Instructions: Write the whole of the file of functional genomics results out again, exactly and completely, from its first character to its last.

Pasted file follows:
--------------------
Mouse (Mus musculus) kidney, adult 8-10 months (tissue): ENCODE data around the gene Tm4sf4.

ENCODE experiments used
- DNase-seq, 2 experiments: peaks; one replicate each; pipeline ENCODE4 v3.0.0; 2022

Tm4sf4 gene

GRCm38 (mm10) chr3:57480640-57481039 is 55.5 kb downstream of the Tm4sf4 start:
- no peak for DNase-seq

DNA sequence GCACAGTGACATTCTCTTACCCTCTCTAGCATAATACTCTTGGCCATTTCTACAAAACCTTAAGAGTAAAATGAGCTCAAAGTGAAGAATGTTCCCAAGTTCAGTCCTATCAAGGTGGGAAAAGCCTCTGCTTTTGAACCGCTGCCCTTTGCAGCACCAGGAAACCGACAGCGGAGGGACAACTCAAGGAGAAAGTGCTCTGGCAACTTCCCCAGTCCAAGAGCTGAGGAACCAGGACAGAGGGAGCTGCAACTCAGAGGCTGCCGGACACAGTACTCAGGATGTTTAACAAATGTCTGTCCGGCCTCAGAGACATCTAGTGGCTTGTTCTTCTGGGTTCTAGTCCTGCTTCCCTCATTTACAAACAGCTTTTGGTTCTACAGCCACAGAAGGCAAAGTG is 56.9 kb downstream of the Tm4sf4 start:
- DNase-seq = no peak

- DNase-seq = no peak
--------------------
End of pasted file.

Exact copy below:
Mouse (Mus musculus) kidney, adult 8-10 months (tissue): ENCODE data around the gene Tm4sf4.

ENCODE experiments used
- DNase-seq, 2 experiments: peaks; one replicate each; pipeline ENCODE4 v3.0.0; 2022

Tm4sf4 gene

GRCm38 (mm10) chr3:57480640-57481039 is 55.5 kb downstream of the Tm4sf4 start:
- no peak for DNase-seq

DNA sequence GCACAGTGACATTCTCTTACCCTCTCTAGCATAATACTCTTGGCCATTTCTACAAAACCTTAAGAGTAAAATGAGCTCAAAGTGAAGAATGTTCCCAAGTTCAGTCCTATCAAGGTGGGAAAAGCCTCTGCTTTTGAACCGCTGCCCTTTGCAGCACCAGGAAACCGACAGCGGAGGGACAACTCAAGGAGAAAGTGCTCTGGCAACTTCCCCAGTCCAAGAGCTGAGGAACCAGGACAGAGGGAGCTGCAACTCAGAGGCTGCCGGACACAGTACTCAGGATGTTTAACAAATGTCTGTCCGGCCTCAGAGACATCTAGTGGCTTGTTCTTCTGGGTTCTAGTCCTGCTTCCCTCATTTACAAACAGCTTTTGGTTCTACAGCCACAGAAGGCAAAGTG is 56.9 kb downstream of the Tm4sf4 start:
- DNase-seq = no peak

- DNase-seq = no peak